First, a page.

The Banality of Campus Speech Controversies
April 30, 2017
We may be reaching peak meltdown in the current campus “free speech” conflagration. The political correctness / free speech crisis has been a manufactured trope of the conservative right for decades, certainly dating back to the swirl surrounding Allan Bloom’s The Closing of the American Mind and Dinesh D’Souza’s Illiberal Education nearly three decades ago. But the crescendo of conservative consternation in the age of Trump and Twitter is laughably hyper-inflated and transparently staged.
For sure, the current political environment has surfaced campus hot spots that deserve scrutiny and introspection. In particular, the odd behavioral dynamics that can characterize (barely) post-adolescent populations sequestered within (essentially) closed communities have made problematic the vagaries of institutional control, due process, and proportional response when it comes to student (and faculty) misconduct cases – sexual and otherwise.
But the attention given recent challenges at Berkeley and Middlebury to the free speech “rights” of provocative speakers – Milo Yiannopoulos and Charles Murray – is beyond ludicrous. Let’s consider the facts of these cases; the definitional haze extending beyond these facts; the identities of those manipulating and distorting and generally mangling these facts to trigger maximal emotional fallout; and the reality obscured by this fallout.
Speaker smackdowns on college campuses are exceedingly rare. While the Berkeley and Middlebury incidents were unfortunate, they were also each sui generis moments that bore little resemblance to each other and that provide no serious basis for generalization except for those who already know how they will fit the data into their political map of the world. Generally speaking (so to speak), invited speakers can say whatever it is they have to say without disruption or controversy.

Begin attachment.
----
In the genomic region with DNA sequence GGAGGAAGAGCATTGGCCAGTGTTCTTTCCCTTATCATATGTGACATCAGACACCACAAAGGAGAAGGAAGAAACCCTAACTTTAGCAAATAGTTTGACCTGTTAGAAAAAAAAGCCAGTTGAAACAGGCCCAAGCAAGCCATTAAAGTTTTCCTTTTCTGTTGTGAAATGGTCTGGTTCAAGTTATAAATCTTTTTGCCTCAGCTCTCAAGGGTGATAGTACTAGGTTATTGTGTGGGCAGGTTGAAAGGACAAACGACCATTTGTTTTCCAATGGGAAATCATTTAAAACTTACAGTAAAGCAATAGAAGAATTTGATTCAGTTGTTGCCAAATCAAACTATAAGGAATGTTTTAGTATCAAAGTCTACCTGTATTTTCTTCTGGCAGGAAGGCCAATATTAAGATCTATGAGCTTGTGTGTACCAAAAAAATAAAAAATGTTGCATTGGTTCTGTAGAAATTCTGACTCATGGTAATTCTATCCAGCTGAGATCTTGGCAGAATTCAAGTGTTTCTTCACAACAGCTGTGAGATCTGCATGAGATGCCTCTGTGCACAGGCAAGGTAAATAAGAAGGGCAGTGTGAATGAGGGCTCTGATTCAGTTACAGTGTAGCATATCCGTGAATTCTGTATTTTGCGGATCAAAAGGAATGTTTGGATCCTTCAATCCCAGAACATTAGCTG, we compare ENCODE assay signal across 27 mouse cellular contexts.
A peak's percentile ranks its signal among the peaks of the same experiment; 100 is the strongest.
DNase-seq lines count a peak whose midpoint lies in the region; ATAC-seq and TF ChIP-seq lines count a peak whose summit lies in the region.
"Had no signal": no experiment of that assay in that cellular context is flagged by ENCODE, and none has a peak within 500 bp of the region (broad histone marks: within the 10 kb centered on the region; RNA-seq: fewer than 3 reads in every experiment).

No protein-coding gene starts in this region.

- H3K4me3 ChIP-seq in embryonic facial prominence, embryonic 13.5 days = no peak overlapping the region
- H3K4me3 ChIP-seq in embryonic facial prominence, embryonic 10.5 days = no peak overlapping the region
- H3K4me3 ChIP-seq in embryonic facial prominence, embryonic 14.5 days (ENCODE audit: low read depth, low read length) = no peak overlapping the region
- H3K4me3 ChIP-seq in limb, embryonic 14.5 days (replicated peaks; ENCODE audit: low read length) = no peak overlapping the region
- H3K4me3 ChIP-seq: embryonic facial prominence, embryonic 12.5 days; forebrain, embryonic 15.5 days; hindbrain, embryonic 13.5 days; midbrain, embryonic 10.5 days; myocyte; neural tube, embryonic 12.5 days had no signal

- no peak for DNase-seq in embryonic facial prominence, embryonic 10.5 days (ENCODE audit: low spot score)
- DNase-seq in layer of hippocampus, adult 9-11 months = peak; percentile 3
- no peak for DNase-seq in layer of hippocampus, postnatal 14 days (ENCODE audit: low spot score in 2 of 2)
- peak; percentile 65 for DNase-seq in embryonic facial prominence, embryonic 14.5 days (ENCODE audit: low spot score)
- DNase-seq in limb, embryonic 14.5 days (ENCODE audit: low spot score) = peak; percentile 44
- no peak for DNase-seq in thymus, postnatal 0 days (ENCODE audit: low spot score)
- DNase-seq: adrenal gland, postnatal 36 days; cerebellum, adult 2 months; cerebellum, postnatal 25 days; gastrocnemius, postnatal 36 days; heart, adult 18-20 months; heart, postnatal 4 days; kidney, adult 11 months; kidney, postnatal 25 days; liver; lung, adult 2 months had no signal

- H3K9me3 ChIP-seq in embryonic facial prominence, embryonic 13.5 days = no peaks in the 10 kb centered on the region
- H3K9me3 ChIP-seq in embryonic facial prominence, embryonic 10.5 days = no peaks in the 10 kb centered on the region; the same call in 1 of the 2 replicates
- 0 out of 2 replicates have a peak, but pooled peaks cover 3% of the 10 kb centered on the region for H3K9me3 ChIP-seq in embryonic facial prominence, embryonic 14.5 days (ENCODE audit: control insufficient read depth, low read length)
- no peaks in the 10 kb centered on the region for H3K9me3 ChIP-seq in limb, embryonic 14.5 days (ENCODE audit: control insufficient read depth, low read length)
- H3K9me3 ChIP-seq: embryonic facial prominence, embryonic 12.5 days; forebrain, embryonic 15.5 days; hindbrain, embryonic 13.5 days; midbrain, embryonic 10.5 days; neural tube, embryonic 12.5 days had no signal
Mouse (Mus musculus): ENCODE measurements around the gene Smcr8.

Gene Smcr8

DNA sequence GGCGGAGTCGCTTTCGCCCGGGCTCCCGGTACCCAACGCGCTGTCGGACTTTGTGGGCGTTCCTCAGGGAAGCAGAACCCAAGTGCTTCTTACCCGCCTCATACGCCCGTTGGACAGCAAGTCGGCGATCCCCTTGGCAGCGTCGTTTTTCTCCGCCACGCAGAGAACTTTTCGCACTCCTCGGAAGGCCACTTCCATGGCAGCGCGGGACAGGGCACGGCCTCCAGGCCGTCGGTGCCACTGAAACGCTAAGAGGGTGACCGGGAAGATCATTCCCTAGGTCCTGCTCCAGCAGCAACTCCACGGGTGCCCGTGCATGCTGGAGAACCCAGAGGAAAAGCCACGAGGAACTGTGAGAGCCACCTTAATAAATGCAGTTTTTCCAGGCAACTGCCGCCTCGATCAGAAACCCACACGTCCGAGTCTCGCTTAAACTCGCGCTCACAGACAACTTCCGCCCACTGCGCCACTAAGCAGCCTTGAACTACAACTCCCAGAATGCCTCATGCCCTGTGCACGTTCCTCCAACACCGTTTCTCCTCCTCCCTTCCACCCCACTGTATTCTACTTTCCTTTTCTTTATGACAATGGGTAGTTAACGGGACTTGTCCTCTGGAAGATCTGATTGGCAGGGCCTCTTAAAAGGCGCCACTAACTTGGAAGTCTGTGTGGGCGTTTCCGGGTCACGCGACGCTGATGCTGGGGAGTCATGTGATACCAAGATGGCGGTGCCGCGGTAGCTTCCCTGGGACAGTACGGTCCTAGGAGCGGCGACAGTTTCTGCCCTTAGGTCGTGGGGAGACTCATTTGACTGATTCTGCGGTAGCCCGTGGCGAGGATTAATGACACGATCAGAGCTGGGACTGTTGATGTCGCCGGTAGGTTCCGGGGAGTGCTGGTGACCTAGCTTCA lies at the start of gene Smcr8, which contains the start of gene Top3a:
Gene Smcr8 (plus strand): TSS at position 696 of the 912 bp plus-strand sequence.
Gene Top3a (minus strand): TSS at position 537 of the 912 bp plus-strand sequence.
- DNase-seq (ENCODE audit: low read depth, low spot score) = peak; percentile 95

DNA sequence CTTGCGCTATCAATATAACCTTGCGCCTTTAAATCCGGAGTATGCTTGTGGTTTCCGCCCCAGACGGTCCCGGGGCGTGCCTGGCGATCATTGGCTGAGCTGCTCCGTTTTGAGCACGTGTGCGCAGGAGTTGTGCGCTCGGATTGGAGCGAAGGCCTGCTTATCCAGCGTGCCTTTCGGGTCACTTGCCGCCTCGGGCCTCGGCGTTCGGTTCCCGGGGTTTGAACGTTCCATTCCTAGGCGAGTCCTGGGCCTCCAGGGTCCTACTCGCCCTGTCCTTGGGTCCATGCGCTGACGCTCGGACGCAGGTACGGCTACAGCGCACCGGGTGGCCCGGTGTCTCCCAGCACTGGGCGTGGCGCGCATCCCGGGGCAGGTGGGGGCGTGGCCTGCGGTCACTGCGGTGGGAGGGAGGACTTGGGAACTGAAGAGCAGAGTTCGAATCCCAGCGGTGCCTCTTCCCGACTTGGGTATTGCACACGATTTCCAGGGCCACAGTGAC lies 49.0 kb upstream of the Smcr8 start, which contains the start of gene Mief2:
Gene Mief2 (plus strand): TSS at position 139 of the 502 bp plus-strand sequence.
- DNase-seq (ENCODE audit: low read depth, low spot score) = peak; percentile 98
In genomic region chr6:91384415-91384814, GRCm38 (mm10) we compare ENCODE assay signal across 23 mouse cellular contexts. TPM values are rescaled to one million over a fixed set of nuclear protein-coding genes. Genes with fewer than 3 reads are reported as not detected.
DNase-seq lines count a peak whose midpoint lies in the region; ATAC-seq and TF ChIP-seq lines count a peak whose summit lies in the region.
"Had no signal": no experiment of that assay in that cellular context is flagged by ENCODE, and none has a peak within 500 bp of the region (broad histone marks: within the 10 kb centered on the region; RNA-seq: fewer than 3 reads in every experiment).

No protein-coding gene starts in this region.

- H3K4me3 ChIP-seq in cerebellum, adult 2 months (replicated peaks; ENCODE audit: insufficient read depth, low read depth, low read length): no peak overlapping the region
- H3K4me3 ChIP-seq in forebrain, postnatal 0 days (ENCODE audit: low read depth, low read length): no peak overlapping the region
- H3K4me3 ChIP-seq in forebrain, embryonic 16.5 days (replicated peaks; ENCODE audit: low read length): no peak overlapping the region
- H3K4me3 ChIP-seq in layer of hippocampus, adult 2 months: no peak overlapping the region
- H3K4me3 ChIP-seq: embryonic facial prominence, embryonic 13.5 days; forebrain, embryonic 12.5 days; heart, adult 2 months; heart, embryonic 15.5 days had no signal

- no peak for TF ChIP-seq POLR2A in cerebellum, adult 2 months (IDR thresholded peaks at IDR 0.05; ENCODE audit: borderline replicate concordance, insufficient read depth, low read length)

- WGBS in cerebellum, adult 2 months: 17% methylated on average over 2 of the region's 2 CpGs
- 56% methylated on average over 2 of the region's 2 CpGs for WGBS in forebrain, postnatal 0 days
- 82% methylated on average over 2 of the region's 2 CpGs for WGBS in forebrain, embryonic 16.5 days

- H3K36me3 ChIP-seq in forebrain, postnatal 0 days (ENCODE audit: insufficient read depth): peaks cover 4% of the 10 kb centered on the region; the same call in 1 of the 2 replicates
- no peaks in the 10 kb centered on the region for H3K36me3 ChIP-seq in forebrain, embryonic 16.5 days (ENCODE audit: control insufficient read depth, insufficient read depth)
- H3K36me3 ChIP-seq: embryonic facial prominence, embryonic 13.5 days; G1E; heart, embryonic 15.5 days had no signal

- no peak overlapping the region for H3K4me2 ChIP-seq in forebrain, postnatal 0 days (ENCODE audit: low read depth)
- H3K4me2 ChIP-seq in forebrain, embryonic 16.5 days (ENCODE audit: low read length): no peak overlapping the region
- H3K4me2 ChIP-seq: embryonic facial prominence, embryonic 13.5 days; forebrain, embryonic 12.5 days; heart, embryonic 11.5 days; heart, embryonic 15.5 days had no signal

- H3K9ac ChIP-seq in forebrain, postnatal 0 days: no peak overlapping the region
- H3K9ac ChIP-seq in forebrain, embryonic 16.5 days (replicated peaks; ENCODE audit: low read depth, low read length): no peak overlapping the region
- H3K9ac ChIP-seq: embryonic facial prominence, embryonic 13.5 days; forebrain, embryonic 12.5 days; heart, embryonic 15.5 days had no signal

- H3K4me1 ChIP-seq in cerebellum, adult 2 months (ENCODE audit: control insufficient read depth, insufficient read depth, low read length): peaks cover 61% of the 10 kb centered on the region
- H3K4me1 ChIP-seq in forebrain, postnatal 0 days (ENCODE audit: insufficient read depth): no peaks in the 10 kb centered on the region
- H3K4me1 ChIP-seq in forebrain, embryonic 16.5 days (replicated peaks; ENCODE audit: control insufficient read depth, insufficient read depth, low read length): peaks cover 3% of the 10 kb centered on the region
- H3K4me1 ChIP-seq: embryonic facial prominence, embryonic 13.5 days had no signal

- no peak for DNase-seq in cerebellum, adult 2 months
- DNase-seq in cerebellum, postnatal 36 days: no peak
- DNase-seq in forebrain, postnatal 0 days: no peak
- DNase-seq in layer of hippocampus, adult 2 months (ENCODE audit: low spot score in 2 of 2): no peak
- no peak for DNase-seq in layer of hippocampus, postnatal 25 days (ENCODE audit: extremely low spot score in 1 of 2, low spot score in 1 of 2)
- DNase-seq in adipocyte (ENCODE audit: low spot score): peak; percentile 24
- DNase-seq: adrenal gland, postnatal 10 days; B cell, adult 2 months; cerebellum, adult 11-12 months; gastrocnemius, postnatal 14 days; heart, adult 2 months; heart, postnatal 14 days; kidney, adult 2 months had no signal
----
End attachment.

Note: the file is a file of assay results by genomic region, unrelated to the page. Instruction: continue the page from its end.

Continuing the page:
Milo Yiannapoulos is a professional agitator and attention whore with nothing of substance or interest to say to anyone who cares about ideas, truth, problem-solving or other lofty goals associated with a liberal education. Milo arrived at Berkeley hoping and assuming that mayhem would ensue. The shit show he ignited perfectly fits the definition of shouting fire in a crowded theater. Those organizing his appearance always intended for it to end before it started – with a stampede.
As for the Middlebury incident, the Charles Murray debacle (and it was definitely an unfortunate and unnecessary debacle) involved an aging and prolix policy wonk who surely does occupy the world of ideas, no matter how deranged and twisted they might seem to most people. Murray presumably wanted to be heard and deserved to be heard. But given the manifold differences that separate them, there is no possible universe in which Milo Yiannapoulos and Charles Murray would appear together on the same stage.